Conservation of indigenous bees
"Biological diversity is the key to the maintenance of the world as we know it"
- Edward O. Wilson
Forest honey has been collected by mountain people for millennia. Its medicinal value and use as a nutrition supplement is well recognized, making it a high value non-timber forest product (NTFP). Once it was a widely available product with most mountain households engaged in traditional honey collection and rearing. Indiscrimate use of pesticides, change in cropping patterns, and loss of habitat has contributed to a sharp decline in bee populations. More remunerative options available to the beekeepers have also resulted in disinterest in the activity.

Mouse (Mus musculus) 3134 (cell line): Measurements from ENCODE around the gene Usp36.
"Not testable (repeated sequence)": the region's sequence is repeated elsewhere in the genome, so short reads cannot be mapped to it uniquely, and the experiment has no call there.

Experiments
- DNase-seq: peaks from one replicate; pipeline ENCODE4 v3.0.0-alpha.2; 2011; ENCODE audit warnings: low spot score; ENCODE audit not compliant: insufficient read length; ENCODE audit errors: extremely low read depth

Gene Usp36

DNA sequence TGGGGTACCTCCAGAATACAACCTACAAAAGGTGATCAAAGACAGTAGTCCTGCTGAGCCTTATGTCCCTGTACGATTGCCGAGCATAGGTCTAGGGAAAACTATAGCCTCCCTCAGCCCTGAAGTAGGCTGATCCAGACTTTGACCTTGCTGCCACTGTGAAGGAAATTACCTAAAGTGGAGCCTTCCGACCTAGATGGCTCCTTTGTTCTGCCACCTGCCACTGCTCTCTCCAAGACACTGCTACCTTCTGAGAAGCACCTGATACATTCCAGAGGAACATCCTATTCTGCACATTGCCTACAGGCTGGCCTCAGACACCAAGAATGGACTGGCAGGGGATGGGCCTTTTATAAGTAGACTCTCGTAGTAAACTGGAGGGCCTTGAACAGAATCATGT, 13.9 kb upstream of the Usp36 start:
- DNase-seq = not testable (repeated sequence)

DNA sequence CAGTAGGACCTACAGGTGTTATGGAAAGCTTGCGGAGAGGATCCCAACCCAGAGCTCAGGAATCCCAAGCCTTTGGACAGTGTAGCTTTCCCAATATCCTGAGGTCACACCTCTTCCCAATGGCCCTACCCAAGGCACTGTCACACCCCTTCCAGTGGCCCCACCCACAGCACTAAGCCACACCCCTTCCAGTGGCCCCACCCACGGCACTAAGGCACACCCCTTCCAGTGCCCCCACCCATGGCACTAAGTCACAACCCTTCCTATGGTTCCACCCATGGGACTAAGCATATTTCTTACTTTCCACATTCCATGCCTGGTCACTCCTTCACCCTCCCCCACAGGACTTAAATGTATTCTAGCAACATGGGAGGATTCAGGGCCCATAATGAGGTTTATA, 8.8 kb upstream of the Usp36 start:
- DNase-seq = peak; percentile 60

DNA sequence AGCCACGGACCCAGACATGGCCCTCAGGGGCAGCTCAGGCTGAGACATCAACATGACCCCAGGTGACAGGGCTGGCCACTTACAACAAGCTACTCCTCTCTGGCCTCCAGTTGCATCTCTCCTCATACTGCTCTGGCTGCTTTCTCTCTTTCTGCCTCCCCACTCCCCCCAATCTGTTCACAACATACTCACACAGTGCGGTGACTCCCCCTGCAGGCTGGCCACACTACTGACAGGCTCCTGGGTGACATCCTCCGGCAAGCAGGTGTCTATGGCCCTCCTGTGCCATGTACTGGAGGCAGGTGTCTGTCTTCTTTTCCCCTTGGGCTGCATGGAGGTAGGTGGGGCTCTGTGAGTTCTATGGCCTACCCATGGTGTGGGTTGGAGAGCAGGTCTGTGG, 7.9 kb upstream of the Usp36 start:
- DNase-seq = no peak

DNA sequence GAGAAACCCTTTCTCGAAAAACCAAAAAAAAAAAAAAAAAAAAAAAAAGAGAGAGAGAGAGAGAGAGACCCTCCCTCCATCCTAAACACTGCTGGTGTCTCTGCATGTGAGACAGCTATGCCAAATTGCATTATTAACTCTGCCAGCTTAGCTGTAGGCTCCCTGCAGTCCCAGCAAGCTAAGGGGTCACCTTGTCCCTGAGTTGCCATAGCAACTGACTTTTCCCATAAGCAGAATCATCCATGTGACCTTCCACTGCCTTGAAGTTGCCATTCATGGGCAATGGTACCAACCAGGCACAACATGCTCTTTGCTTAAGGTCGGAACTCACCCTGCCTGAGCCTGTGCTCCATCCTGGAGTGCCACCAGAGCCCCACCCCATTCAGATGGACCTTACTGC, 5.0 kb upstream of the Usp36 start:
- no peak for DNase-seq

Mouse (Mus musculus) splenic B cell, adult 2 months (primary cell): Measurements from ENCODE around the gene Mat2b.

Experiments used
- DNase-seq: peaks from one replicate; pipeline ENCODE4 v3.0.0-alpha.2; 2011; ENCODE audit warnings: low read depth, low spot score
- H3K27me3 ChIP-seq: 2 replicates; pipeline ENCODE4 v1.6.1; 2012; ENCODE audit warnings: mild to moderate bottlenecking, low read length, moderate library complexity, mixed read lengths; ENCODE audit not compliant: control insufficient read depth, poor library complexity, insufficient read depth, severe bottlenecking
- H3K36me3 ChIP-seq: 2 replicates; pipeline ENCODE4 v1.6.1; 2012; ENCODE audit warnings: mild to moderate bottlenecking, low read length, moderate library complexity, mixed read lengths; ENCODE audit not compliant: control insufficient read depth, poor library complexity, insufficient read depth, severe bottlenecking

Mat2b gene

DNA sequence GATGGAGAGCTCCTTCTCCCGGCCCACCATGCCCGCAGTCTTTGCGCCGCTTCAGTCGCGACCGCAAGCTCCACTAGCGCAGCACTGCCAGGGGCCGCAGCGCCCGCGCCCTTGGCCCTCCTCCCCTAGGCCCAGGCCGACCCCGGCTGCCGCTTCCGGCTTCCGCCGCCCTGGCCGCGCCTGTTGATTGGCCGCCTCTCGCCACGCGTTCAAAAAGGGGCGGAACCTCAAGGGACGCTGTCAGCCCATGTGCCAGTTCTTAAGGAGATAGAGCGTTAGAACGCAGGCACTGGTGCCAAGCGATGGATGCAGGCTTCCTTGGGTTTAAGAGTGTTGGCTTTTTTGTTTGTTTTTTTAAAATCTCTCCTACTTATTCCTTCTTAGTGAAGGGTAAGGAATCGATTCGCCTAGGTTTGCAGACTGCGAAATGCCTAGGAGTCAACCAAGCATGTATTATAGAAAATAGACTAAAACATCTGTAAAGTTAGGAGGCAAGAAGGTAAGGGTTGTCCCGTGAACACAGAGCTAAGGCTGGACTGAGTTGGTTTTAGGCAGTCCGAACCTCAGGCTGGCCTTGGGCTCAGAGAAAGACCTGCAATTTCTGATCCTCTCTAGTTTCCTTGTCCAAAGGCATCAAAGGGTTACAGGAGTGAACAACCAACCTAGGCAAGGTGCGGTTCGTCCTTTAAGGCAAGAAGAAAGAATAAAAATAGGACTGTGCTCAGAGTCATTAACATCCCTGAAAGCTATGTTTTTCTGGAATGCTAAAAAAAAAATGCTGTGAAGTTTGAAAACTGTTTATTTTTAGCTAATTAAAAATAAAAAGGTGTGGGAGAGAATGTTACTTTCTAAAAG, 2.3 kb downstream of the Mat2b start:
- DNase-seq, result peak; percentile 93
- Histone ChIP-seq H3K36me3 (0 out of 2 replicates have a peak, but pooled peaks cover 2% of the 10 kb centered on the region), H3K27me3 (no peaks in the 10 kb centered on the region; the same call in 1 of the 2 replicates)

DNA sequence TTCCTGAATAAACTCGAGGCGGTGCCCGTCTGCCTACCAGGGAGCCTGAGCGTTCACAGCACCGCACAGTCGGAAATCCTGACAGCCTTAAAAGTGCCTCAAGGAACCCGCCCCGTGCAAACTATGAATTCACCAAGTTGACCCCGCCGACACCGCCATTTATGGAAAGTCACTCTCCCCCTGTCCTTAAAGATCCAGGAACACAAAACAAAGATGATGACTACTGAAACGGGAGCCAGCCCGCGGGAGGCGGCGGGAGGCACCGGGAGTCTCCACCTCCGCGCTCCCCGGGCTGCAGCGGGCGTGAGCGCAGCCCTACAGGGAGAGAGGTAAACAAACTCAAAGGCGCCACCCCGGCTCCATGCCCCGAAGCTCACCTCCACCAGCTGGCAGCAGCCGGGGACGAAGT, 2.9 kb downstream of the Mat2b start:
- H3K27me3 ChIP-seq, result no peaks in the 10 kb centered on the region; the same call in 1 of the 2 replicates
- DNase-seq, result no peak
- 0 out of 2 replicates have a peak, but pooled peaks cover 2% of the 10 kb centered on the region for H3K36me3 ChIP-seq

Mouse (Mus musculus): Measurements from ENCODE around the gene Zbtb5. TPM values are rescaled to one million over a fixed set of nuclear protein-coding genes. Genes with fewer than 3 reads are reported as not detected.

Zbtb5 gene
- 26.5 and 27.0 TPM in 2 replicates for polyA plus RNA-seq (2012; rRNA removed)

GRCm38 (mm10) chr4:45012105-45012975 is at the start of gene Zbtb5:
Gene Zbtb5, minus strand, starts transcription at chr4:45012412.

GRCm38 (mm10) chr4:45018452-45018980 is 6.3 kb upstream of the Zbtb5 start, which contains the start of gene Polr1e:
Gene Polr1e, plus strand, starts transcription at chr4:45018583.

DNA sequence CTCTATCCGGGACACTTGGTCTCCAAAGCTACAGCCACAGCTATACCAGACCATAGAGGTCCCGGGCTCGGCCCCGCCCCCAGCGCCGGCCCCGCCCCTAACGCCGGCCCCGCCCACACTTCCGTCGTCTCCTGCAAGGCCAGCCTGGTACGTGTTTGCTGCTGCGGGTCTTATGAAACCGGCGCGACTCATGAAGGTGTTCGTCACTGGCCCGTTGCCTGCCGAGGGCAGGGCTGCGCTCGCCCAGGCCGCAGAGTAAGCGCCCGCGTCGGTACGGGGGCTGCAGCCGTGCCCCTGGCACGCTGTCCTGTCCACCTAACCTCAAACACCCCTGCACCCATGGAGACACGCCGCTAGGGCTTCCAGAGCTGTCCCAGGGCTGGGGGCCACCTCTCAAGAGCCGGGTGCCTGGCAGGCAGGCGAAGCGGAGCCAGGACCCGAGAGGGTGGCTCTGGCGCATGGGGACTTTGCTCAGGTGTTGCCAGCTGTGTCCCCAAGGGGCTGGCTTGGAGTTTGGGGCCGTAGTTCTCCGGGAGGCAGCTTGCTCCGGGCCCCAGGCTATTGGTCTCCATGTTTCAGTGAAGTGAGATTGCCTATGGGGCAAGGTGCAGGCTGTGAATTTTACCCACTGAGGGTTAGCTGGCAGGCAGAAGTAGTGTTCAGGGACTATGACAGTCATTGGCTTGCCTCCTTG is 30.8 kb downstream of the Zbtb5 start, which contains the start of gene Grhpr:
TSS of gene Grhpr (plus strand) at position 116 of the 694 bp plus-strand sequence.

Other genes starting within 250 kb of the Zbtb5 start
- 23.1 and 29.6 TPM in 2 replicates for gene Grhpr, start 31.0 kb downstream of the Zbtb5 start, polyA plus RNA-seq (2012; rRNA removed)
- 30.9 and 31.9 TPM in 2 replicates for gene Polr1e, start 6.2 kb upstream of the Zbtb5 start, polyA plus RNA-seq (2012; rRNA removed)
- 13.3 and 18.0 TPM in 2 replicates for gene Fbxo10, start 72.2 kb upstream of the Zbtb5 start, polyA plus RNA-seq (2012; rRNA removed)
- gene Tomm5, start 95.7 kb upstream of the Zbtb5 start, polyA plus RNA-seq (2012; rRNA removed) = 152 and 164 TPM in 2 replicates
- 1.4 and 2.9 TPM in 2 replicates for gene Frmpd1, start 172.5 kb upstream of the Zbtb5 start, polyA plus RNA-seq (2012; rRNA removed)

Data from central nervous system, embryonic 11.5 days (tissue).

The ongoing project aims to conserve the indigenous bees Apis cerena by developing honey and other value added by products and create awareness of critical role of bees in pollination of crops and promotion of sustainable harvesting practices.
Any improvement in the commercial potential of forest honey is linked directly to conservation of flowering shrubs and trees locally. For instance, indigenous flowering species in the mid Himalaya like wild apricot, bird cherry, chestnuts, hazelnuts and a host of perennial shrubs/ climbers, are in decline not only due to habitat factors but because they are not perceived to be of high commercial value.